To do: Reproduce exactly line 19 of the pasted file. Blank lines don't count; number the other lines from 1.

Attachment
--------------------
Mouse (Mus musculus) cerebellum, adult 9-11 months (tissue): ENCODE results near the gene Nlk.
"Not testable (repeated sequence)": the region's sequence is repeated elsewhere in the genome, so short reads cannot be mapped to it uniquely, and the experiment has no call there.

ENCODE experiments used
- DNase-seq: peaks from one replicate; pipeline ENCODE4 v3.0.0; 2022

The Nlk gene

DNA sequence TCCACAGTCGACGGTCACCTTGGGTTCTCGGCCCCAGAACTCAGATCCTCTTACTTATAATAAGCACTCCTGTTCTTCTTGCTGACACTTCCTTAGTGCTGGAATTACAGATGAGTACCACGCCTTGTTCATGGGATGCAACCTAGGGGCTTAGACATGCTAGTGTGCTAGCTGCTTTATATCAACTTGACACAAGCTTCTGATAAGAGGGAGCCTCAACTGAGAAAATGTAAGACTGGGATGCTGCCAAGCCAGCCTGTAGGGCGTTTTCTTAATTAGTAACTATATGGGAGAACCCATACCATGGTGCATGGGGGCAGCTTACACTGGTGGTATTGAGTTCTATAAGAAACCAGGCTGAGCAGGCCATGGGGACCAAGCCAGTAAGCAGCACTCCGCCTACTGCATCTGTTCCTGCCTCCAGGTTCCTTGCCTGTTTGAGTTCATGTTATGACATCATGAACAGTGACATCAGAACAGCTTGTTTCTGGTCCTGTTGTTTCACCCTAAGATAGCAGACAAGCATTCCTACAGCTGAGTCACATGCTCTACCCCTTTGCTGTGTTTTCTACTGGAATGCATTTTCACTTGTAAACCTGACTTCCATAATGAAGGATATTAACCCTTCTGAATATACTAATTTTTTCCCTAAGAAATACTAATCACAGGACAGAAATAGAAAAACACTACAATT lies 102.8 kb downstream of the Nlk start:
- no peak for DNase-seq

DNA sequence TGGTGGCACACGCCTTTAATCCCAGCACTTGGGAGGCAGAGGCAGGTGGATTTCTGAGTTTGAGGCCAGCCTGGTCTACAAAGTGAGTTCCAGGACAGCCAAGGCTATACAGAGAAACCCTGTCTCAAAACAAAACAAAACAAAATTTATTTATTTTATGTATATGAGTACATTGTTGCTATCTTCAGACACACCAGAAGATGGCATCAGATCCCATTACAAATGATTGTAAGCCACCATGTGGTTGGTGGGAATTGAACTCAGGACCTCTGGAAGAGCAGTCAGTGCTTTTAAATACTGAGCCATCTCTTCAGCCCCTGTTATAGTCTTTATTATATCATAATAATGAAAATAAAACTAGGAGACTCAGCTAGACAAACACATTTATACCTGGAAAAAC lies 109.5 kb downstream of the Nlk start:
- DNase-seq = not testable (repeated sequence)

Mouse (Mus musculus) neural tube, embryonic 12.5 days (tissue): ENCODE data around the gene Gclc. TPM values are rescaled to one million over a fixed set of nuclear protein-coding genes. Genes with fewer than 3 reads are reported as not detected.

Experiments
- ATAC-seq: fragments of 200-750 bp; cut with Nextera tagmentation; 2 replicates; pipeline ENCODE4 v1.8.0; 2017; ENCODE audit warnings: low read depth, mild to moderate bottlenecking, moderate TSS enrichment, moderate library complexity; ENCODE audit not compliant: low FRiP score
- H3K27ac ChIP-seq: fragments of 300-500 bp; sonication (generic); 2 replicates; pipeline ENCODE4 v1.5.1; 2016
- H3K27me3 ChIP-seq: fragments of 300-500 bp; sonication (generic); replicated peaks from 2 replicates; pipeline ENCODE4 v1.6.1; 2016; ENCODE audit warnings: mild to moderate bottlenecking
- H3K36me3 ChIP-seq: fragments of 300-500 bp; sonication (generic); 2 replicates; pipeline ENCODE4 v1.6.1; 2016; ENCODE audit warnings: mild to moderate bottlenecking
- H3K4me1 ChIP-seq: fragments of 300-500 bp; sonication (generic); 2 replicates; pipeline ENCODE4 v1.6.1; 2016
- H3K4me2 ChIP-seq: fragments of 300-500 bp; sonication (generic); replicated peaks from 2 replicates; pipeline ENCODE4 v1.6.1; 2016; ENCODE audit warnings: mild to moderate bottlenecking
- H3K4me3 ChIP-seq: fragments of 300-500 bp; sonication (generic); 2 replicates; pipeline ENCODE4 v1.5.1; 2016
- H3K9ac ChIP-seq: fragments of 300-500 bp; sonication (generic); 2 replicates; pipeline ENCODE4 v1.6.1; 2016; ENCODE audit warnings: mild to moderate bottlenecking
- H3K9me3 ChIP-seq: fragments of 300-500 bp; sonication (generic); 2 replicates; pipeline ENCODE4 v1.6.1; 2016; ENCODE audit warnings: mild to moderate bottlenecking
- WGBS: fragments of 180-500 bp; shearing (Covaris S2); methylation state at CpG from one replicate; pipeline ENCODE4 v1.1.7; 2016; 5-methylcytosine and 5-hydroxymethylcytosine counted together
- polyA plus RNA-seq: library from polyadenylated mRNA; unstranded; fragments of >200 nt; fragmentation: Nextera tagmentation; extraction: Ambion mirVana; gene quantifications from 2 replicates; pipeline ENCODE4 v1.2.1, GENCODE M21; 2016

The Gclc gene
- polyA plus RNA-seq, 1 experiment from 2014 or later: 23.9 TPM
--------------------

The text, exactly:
- H3K9ac ChIP-seq: fragments of 300-500 bp; sonication (generic); 2 replicates; pipeline ENCODE4 v1.6.1; 2016; ENCODE audit warnings: mild to moderate bottlenecking